Range/Geographical Distribution: Along the coast from Maryland to Texas.
Habitat: Lowland woods, hammocks, and maritime forests.
Description: A medium-sized evergreen tree with large, oval, waxy green leaves that can reach a foot in length.
Size: Can reach 90 feet in height and the trunk can reach three feet in diameter.
Breeding: Produces large, white, fragrant flowers from April to June. Seeds hang by silken threads from mature cone-like fruits from September through late fall.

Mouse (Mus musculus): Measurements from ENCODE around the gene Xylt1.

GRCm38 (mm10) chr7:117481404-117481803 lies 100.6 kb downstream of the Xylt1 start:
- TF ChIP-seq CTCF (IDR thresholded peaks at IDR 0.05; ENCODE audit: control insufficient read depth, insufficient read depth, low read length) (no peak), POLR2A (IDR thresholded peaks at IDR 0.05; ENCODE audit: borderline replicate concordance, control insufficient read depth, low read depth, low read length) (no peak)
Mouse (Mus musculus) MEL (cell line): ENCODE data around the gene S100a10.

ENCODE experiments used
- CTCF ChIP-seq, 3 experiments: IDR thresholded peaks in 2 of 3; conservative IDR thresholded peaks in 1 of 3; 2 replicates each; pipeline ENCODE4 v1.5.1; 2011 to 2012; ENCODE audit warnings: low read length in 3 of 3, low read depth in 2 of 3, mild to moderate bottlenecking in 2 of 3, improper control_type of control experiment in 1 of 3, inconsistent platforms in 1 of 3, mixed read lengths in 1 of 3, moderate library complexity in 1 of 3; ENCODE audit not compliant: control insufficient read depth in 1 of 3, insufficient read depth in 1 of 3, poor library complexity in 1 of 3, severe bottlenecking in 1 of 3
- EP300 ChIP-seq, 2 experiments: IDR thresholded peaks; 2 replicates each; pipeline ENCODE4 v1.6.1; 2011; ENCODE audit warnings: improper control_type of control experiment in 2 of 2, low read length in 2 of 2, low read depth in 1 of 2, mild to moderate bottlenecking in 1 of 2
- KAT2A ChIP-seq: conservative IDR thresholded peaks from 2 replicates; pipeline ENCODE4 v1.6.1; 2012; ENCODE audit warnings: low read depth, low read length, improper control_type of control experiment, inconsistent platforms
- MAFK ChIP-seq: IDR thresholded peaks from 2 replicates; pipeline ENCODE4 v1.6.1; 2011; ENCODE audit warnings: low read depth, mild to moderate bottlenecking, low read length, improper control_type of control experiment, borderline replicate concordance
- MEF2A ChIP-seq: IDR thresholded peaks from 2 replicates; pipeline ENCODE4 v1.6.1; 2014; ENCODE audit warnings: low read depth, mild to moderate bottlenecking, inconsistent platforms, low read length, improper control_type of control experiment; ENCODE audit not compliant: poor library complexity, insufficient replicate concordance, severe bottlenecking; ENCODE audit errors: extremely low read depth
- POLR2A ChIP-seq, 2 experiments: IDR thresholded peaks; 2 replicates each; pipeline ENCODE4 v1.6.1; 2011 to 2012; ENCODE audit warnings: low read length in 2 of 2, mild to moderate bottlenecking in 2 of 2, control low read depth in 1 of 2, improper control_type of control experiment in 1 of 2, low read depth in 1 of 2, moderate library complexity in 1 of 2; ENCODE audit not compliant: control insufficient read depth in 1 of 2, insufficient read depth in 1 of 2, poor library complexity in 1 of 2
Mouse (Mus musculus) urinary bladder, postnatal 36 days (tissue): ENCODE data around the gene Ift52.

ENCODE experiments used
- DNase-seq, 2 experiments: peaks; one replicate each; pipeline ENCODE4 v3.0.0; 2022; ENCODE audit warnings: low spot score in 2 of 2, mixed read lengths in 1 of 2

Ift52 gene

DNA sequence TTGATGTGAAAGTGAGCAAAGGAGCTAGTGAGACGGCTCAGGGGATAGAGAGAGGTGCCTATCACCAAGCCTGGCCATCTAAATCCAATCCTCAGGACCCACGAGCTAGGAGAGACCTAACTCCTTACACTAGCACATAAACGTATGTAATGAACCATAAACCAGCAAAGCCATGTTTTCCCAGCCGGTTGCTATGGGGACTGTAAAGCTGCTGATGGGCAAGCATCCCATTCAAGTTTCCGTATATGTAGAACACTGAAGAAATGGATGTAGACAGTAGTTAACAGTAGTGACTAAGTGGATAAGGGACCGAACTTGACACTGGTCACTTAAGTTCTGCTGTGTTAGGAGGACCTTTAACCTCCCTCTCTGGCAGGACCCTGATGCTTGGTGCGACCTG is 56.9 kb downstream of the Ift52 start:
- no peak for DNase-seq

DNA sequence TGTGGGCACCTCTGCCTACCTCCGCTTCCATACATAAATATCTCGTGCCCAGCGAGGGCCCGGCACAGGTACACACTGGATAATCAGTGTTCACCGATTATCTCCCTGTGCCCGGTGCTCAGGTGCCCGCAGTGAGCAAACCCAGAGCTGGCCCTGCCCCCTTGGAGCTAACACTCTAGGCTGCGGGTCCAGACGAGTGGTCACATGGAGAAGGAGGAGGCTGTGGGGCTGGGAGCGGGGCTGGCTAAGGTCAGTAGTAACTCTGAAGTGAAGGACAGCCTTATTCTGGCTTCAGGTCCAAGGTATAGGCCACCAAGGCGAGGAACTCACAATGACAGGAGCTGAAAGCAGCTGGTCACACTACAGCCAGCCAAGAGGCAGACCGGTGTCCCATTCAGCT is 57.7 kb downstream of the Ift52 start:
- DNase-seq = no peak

Predators/Ecological Importance: Birds and small mammals eat the seeds.
Conservation Status: No legal status.
Interesting Facts: Extracts from the leaves, fruit, bark, and wood of the southern magnolia have potential for pharmaceutical applications. The species name “grandis” and “flor” translate from Latin to “big flower.”
On the Coast: Southern magnolias are common in urban areas along the Georgia coast but can also be found in maritime forests and other well-drained areas.